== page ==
Bristol, once the second most important port in the UK after London, but later badly bombed during the Second World War. Now, a bustling harbor village-city that just can’t stop reinventing itself, with a rich artistic spirit and food scene. Its industrial character and relaxed atmosphere has attracted creatives for decades shaping the city into a creative mecca. For most, Bristol is probably known for its music scene and Banksy influenced street art, but it’s equally well-reputed within the design, media and film industries. Its optimal riverside location, a stone’s throw away from London and neighboring the counties of Gloucestershire and Somerest, makes it a popular place to visit.

➳ WHERE TO have dinner in bristol

Pieminister: a real institution and much-loved Bristol brand renown for its award-winning pies made of local produce. Pop in for a best in class pie and wash it down with local ciders, craft beers and locally-made gin. Also the coffee, cakes and variety of snacks (try the cheese board) make this place a hip hangout for the hungry, artsy, Stokes Croft crowd.

Flinty Reda much loved, informal bistro and wine bar located in the city’s upmarket Cotham Hill district. Although one of Bristol’s most acclaimed restaurants, its chill laid-back atmosphere, simple interior and sharing plates makes this place easy to return to. The menu changes daily, and the selection of wine is extensive.

Birch: this beautifully plain little restaurant run by a couple is the Southville locals' new favorite. Quirky chairs and vintage lamps contrast the otherwise minimalistic style. The menu is short, just how we love it, and changes daily. Everything is home made, even the perfect sourdough bread and hand-whipped butter. The flower decor is picked from the couple’s small piece of land, that also grows much of their produce.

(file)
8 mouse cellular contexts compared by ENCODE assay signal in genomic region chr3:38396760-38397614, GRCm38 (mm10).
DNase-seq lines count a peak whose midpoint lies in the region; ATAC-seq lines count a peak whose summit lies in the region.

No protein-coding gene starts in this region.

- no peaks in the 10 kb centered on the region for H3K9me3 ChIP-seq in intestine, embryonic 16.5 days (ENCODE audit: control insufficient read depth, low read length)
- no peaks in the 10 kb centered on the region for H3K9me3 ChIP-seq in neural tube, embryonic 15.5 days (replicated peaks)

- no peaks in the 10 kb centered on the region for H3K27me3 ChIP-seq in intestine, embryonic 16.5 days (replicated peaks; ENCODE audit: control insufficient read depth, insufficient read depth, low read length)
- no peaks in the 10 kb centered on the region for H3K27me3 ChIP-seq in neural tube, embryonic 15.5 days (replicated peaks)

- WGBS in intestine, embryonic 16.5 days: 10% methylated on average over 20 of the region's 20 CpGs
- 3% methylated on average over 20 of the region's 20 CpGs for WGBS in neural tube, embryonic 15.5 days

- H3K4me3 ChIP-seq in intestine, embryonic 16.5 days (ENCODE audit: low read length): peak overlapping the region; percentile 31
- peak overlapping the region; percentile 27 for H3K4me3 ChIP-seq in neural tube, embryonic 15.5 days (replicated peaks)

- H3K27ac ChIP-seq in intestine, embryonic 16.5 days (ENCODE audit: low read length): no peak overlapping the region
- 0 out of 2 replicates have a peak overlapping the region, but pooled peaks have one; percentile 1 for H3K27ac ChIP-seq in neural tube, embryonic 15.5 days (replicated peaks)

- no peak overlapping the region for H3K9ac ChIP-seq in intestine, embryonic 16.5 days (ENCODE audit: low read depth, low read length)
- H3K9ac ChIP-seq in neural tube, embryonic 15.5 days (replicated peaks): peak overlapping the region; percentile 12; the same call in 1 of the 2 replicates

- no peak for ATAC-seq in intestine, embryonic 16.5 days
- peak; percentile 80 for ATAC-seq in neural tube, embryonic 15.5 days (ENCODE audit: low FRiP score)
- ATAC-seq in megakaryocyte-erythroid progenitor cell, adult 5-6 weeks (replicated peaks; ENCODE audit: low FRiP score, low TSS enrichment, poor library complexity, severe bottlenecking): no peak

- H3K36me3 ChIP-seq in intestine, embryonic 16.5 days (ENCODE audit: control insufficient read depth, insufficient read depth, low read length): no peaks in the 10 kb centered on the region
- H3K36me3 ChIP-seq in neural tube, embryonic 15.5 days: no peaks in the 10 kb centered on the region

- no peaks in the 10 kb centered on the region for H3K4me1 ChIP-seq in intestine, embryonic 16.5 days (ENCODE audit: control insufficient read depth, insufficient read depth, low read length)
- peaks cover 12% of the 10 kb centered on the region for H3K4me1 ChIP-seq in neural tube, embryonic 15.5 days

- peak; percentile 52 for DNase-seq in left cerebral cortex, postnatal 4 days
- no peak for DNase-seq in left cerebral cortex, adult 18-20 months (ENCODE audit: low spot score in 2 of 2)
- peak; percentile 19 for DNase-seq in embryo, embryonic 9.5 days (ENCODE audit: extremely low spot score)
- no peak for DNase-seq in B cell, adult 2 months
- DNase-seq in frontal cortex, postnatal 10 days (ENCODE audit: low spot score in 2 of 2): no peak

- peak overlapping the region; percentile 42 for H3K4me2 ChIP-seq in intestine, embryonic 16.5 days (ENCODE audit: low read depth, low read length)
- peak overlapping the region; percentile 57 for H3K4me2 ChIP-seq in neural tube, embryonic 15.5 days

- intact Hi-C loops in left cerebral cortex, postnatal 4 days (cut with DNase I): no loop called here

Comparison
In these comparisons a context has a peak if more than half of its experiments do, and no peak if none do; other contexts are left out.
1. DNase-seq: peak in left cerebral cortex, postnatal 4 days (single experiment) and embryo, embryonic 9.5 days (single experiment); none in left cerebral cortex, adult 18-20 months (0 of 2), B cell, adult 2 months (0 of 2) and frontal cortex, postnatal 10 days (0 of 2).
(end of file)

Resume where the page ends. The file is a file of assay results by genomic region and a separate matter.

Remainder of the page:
The Ox: look carefully to find this well hidden cellar restaurant. Once there, enjoy impeccably prepared steaks, mouthwatering small plates of charcuterie, side dishes and desserts. If you pop by on a Sunday, don't miss the Sunday Roast which is reputed one of the best in Bristol. Also, don't forget to ask for the excellent cocktail menu.

Casamia: a simple family trattoria, turned experimental, Italian-influenced michelin starred restaurant humbly located in the sleepy suburbs of Westbury-on-Trym. The artfully plated, great value dishes are made of the best seasonal ingredients and topped with herbs from the restaurants kitchen's courtyard. Understandably, menus change often to reflect the seasons. Book far in advance.